CLASSICS OF THE HORROR FILM - MYSTERY OF THE WAX MUSEUM (1933) REVIEW 14
I recall first viewing this movie in its two-tone glory on Channel 4 one late Friday night. It was part, as I recall, of a clutch of similar movies such as ‘Doctor X’, ‘Dr. Cyclops’ and hefty dose of ‘Fu Manchu’ that were shown as part of a season what must have been ‘Deco Terrors’ or something instantly as forgettable.
Even as far back as then, and we would be talking many moons ago, I was fascinated by it, it grabbed my attention as it was a well balanced ‘comic strip’ style piece of ingenious thriller.
It seemed surprisingly ‘modern’ for it’s’ time, then I realised it was in the 1930-34 of pre-Hays code filmmaking. The Hayes code crippled freedom of expression when this twisted piece of legislation spat its’ moral venom on a reasonably coy but ‘forward thinking’ period in
Some of the quotes such as ‘boy, what I wouldn’t do for a slug of gin’ would simply be such a taboo under the new regime. To see it freely vocalised in a humorous ‘down to earth’ way is enlightening for this period. Glimpsing a society not to dissimilar to how it was (with the low key tendency towards the depression of course). Not a ‘christian friendly utopia’ it tried to become (I say tried as after the Hayes code was introduced directors used ingenious ways of getting around such puritanical bollocks).
It is also refreshing to see one of the main protagonists as a strong female character to counteract Fay Wray’s more ‘demure’ screecher. The women in the film are all independent characters and are so strong especially Glenda Farrell’s’ wise cracking sleuth/reporter ‘Florence Dempsey’.
One can only wonder what possible movements and developments would’ve occurred if it was not for the Hayes code. This movie could be used as a slice of what was emerging at the time before censorship intervened; where it would’ve ended up we remain unknowing.
What is also of interest is the beautiful ‘erotic’ artwork advertising the movie. This also demonstrates the liberalised and openness of such times. The emphasis is mainly on the breasts than on the Technicolor process of the actual movie itself, could be one of the earliest examples of sex allure and a welcome site for most I am sure.
At this time sociologically the depression was affecting American society; I am sure the last thing the public would have wanted would be oppression as well as the other load of misery at this point in history. It’s probably a good thing that the Hayes code surfaced when it did preferably not at all.
What’s most fascinating about this superb, once thought ‘lost’ classic is the way two tone Technicolor has been used. Many of the creepy visuals benefit from a process not to far away from ‘Friese-Greens’ technique practiced almost a decade previously and as highlighted in a recent BBC2 documentary.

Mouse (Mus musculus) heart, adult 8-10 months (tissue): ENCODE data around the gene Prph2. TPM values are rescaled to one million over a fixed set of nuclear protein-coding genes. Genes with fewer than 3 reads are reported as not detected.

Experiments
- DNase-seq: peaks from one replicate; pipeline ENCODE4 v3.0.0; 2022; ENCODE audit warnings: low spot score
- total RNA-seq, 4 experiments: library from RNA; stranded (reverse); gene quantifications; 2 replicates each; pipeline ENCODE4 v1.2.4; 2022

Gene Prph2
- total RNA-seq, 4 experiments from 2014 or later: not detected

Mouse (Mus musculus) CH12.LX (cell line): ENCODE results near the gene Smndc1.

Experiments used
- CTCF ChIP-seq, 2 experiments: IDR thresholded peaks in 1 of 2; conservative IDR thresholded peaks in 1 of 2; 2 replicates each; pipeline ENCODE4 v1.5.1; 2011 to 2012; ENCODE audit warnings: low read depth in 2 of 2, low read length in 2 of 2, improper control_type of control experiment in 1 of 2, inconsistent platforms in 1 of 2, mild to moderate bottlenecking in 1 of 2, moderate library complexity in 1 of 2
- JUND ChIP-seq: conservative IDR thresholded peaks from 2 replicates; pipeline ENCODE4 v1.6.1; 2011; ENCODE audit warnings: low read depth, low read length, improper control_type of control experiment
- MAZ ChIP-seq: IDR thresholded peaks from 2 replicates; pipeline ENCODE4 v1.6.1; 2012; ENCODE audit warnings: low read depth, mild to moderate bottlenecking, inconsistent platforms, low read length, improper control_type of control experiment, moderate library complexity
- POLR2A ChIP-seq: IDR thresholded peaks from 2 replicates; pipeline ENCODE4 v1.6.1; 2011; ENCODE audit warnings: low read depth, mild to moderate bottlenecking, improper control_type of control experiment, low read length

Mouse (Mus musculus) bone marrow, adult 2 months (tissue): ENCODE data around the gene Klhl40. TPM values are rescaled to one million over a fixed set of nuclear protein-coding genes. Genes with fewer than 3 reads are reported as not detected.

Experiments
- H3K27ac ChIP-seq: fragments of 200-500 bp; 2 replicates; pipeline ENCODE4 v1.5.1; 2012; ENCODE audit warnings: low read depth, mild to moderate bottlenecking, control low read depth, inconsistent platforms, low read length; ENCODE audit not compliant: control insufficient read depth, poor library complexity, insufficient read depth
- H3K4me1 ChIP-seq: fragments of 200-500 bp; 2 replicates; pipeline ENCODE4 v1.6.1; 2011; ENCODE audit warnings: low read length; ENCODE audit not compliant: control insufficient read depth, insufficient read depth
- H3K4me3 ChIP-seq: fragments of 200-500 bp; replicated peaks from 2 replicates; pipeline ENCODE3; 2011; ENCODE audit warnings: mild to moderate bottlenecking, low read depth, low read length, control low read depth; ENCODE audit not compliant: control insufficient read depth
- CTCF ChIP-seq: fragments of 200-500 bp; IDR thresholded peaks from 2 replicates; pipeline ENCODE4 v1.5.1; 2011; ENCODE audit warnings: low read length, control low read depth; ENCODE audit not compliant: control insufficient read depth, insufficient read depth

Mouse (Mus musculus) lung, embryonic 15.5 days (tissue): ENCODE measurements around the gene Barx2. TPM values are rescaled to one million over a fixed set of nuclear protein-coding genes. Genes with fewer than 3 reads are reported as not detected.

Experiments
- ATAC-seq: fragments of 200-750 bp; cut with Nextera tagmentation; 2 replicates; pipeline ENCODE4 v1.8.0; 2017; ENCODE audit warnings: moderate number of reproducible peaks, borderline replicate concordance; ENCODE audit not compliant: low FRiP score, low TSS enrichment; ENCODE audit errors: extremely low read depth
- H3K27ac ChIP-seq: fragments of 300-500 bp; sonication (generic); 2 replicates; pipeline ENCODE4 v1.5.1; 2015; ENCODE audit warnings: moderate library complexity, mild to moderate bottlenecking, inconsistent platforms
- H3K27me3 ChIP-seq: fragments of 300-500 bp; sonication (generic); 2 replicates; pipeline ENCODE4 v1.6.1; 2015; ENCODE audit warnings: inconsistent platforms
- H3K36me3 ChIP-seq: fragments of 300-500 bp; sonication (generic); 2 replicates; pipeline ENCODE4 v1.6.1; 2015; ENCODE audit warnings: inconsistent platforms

As I haven’t viewed the 1953 3-D remake ‘House of Wax’ I will take the pleasure in avoiding comparison.
Such an important movie and treasured addition of the horror genre cycle of films is worthy of an article in its’ own merit anyway.
The last prints of the movie were thought destroyed in 1953, unusually at the same time of the re-make? Anyway it wasn’t until 1969 when a 35mm negative was found amongst the personal collection of Jack Warner.
It received the attention it deserved but this came to an abrupt end as ‘The Old Dark House’ was also discovered at the same time and the attention was drawn to that instead. Instead of a‘re-pristine’ in two-tone wonder - a monochrome print done the rounds or when televised a shoddy remastered edition capable of negatively impacting the two-tone method and losing much of the pastel credibility on display.
This also happened to the ‘first’ movie to use this technique ‘Doctor X’ a year before. This movie also cast Wray and Atwill and featured a ‘Moon Monster’ as well as a cannibalistic ghouls wandering around in the middle of the night murdering young ladies.
Despite the ‘priority’ switch I guess at the time it was great to see something of so much rarity especially unearthed when such a fascination with monsters and macabre was at a boom with the mainstream.
Although the loss of the two tone was not such an impediment to ‘Doctor .X’ it could be considered such for ‘Wax Museum’. Gone would be the bubbling green waxen ooze and the grand finale would have also suffered maybe not too dramatically but significantly less.
It truly is an absorbing view, the story is pure nightmare mechanique and was the first in setting the trend for many, many imitators and according to numerous film scholars remains one of the best and definitive examples.